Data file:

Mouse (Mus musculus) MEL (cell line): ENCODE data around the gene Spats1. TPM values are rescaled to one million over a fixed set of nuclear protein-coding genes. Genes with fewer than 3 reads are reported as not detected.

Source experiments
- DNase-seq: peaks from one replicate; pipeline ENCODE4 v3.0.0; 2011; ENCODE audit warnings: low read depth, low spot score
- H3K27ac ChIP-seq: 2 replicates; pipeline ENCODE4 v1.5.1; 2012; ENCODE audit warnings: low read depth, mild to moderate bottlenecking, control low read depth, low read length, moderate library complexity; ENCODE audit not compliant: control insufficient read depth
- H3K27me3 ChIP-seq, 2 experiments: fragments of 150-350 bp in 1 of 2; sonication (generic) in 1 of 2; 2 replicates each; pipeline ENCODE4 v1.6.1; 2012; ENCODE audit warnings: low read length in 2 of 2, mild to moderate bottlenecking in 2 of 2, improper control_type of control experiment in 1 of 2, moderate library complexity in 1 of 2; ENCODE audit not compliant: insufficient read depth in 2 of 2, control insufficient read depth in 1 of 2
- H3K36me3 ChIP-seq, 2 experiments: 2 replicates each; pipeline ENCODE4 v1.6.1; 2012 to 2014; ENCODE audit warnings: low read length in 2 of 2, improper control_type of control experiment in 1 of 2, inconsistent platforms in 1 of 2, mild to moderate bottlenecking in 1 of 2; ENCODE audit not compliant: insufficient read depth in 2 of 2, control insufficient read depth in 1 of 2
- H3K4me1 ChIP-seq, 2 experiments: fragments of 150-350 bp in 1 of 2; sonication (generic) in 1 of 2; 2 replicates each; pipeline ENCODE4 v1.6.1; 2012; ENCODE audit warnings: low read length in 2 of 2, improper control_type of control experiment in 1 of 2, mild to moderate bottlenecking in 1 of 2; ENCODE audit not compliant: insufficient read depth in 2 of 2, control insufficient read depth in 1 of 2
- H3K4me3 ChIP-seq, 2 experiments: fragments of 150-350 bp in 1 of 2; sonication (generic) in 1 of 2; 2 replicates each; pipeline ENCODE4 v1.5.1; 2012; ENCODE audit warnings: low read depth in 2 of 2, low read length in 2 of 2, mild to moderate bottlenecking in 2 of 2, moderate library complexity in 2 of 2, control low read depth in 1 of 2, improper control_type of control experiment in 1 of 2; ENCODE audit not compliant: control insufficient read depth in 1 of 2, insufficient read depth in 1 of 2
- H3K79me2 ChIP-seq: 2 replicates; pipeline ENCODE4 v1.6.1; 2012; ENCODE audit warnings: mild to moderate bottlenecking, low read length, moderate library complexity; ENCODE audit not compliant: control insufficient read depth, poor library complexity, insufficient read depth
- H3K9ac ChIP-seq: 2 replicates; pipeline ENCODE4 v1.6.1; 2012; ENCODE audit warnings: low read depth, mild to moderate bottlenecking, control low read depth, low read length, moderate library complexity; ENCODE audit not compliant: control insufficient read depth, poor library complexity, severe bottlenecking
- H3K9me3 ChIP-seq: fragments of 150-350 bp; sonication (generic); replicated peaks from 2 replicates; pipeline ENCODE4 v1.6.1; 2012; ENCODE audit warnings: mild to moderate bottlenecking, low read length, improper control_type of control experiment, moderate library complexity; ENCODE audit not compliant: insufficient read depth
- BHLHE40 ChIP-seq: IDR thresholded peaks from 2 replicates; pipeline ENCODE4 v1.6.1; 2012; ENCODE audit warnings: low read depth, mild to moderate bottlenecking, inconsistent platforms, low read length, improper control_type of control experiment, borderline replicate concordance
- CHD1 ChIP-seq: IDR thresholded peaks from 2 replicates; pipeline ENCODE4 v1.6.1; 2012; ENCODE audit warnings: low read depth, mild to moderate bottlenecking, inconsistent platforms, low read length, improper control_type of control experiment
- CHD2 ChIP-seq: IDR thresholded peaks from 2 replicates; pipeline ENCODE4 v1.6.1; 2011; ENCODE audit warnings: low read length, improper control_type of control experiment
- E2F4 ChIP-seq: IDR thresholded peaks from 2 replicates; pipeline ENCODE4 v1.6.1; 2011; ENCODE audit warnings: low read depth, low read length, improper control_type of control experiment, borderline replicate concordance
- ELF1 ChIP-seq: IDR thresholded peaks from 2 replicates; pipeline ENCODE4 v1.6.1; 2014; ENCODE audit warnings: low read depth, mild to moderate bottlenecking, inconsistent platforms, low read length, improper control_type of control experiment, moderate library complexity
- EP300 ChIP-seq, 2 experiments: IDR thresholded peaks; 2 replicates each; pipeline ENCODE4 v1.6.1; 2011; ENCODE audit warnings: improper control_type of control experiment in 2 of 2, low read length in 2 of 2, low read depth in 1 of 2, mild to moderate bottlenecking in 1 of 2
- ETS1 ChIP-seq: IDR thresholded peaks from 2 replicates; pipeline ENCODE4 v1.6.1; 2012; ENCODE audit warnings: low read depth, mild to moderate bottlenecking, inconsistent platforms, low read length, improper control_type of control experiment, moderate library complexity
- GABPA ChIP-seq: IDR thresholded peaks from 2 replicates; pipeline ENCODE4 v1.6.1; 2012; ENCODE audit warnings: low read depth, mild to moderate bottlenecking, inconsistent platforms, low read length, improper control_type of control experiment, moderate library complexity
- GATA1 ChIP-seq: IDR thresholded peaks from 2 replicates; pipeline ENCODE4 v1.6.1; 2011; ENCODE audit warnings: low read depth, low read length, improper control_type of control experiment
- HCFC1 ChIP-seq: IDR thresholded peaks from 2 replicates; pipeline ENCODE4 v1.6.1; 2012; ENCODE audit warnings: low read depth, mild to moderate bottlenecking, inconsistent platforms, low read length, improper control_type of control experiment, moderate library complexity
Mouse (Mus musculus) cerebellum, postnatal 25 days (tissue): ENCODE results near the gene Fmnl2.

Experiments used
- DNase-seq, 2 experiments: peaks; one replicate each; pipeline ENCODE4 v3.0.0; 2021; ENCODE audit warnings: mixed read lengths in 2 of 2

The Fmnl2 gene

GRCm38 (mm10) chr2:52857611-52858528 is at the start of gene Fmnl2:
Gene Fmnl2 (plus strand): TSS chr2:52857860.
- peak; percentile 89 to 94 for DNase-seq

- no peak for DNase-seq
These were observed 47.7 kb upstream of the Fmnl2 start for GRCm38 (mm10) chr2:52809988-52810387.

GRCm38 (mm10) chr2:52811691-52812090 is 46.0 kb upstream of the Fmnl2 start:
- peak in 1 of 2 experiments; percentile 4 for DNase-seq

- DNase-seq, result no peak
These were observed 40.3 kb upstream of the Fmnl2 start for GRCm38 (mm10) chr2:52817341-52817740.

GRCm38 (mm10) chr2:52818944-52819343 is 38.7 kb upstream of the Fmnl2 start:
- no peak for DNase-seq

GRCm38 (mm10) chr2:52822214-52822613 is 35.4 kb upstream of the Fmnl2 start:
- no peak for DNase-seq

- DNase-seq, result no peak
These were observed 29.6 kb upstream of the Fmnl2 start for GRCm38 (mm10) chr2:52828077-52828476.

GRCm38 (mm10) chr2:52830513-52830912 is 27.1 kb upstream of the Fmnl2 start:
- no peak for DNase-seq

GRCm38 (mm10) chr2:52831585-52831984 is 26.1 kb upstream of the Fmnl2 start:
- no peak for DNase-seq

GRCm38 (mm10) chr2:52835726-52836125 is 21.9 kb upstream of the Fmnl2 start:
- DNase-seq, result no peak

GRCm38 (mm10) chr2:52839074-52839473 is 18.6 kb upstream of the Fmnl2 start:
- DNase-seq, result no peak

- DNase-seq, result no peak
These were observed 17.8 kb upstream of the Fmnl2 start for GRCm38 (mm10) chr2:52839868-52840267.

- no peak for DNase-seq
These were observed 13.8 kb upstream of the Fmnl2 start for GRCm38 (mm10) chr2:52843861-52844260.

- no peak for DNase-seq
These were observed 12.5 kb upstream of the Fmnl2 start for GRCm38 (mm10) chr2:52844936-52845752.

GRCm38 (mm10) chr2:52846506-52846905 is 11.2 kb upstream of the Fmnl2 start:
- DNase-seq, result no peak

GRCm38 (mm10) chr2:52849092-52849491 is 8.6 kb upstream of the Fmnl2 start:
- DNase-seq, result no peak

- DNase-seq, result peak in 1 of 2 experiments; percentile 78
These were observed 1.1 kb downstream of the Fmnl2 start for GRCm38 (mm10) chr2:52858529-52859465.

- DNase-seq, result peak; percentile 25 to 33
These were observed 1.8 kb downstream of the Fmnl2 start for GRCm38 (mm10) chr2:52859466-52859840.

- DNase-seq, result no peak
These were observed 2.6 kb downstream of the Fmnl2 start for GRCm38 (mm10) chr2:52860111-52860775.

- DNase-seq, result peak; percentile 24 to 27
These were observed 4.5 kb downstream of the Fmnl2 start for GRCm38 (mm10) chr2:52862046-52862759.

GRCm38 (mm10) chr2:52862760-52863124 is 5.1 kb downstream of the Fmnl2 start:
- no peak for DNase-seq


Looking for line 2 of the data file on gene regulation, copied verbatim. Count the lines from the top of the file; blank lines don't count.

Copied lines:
Source experiments